I stare with awe as I enter The Grand Amway Plaza Hotel with my dad and sister. As my eyes dart in all directions while I take in the hotel’s overwhelming size and grandeur, I laugh at how greatly it differs from the dull and interminable farmland we had driven alongside during our trip to Grand Rapids, MI. Unfortunately, we were not checking into this hotel; we were staying at the cramped Knights Inn located a few minutes away. Instead, we were at the hotel because it was the main tournament site for the 2011 USA JUDO Youth and Scholastic National Championships. My sister and I were there to compete in a judo tournament that day.
â–º QUARTER FINALIST 2012 TEEN TRAVEL WRITING SCHOLARSHIP
Although my sister and I both began judo in 2003, she was the more decorated fighter, having several national championships under her belt. I on the other hand had tremendous local tournament experience but lacked experience in major tournaments. In the months preceding the tournament, I had been debating whether or not to stay with the sport. I felt that I was not really going anywhere with judo. I told my dad how I felt, and he offered me an ultimatum: compete at the tournament and then decide whether or not to stay in judo. I accepted his proposition.
The room where the mats were set up was not as lively as the rest of the hotel. The room’s four white walls, gray cement floor, and fluorescent lighting contributed to its prison-like appearance. Despite the room’s unemotional effect, I myself was overwhelmed with emotion. I felt nervous, excited, anxious, and happy all at the same time. Receiving a medal today would mean the world to me. In addition, because this is a major tournament, getting onto the podium meant obtaining a national rank.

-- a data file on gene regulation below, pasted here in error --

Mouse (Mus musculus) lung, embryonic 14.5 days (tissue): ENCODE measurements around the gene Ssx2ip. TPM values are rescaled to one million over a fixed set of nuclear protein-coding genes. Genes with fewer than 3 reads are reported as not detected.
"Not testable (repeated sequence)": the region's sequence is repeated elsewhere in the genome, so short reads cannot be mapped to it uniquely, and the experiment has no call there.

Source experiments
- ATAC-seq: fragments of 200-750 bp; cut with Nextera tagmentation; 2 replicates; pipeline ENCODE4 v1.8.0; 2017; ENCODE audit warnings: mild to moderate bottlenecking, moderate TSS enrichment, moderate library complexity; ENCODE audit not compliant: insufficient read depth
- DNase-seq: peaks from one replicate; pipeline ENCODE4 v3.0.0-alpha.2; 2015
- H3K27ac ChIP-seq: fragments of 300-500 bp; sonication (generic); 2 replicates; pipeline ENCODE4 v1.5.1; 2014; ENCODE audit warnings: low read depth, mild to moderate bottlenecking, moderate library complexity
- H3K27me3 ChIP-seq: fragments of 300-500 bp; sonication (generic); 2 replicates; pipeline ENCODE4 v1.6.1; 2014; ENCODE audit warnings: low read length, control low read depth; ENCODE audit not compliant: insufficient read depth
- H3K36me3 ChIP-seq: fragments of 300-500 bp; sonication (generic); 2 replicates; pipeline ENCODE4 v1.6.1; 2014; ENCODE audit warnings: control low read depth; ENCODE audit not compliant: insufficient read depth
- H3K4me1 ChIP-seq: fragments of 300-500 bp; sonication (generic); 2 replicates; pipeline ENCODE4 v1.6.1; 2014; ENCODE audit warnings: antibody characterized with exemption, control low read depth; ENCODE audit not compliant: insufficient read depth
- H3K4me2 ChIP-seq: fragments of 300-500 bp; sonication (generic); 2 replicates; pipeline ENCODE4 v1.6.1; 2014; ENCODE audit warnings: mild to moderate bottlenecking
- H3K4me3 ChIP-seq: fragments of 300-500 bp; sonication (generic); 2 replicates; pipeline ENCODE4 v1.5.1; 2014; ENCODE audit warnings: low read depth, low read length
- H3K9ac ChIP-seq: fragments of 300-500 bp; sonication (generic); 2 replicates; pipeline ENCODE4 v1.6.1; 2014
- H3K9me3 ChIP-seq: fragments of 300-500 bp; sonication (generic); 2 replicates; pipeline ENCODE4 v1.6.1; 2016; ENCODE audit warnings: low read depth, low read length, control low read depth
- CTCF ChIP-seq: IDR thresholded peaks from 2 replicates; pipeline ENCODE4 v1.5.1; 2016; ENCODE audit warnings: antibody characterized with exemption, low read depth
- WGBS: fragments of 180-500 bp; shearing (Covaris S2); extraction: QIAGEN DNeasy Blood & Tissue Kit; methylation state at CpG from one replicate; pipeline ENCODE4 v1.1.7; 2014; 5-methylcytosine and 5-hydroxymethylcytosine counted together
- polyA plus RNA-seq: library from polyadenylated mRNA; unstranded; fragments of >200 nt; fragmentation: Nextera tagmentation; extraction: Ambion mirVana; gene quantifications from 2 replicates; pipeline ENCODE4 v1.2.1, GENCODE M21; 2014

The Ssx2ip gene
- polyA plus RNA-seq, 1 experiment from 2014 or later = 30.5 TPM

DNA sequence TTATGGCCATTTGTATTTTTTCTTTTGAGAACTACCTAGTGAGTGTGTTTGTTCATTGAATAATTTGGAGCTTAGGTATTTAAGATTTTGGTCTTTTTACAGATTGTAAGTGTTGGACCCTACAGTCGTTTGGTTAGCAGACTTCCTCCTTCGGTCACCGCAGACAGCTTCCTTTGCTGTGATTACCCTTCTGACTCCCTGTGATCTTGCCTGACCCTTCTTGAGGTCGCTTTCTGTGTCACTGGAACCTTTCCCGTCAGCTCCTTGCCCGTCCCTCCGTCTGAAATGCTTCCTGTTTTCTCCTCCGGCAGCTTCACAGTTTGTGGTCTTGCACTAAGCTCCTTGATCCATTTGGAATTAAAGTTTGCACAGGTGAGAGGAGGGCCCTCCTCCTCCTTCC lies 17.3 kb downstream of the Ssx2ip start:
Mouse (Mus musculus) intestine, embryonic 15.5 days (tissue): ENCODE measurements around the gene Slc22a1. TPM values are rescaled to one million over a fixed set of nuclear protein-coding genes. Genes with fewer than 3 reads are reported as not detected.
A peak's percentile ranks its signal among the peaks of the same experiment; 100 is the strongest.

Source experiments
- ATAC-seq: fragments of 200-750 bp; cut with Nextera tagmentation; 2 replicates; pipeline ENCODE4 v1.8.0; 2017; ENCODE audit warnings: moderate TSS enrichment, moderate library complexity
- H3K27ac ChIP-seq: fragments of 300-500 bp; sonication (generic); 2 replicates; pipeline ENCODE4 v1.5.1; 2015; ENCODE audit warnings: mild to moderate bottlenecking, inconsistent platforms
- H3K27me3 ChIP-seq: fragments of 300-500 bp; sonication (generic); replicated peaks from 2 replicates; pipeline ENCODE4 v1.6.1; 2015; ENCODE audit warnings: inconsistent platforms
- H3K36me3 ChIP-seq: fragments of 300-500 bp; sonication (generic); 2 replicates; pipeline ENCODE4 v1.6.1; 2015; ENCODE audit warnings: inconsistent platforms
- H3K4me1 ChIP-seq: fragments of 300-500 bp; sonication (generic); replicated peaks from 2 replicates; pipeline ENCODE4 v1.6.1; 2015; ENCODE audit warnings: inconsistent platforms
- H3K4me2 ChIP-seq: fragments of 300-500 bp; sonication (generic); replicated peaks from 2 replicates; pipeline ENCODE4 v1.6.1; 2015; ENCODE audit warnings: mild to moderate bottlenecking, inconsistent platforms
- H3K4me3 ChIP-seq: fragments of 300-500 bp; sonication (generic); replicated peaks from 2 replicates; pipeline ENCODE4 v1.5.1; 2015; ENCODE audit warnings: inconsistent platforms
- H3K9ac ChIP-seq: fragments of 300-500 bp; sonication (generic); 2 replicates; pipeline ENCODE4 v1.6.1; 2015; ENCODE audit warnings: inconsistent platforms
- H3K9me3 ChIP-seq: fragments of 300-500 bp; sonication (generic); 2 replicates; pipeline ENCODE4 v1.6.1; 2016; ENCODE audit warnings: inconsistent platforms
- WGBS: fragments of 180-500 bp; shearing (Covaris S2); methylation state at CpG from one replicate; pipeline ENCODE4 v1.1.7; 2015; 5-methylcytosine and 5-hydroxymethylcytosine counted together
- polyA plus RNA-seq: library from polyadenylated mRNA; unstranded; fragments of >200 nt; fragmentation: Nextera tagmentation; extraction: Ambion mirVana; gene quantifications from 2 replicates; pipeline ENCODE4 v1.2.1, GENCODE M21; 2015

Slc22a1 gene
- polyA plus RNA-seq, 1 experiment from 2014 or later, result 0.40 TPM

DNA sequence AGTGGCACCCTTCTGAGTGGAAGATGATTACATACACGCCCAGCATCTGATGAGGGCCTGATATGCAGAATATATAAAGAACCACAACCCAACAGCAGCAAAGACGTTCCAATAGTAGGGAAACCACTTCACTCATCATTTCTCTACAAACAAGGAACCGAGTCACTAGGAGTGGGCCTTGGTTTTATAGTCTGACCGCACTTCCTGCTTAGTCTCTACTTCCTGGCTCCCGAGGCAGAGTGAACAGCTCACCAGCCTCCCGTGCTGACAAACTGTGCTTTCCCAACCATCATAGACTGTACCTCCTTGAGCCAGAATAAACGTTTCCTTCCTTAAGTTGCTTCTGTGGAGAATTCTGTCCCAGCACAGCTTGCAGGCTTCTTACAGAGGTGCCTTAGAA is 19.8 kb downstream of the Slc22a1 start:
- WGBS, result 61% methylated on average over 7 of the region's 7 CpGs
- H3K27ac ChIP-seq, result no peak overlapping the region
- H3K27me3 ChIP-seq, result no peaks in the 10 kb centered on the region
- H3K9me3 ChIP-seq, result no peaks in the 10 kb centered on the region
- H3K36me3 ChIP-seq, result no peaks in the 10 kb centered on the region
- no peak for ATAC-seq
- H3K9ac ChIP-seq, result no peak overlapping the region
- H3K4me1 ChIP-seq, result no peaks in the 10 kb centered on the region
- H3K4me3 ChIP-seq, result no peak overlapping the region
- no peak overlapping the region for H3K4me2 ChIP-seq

A few minutes before my match, I sprint barefoot across the cool cement floor while listening to Eminem’s song “Lose Yourself”. My heart is racing. As I warm up though, my nervousness begins to fade. Now I stand next to the mat, I jump up and down a couple of times, and I pat my arms and legs, warming myself up for the tiring match which was about to ensue. As I walk onto the mat, I stare at my opponent. He glares at me. I look past the glare though and see through his body language that he is nervous. In response, I walk calmly and display confidence. We bow to each other, the referee say “Hajime!” (this means “begin”), and we start to fight.
Knowing that this may be my very last judo tournament, I want to go out with a bang. After a grueling match, I come out as the victor. My next opponent though is much stronger than I had anticipated. In the end, I lose by a small score. After that loss, it seemed like my chances of getting on the podium were slim. I had eight opponents in my division, and competitors would be eliminated after two losses. Despite this, I remain optimistic and I fight my way up the ranks. Before I know it, I have won the bronze medal.
While receiving my medal on the podium, I came to the realization that I can compete with the best in judo and that it would be a shame if I was to quit now. This tournament not only boosted my confidence as a judo player but it increased my overall self-confidence. To this day, when I am confronted by an obstacle, I try to stay positive, confident, and most of all, determined.
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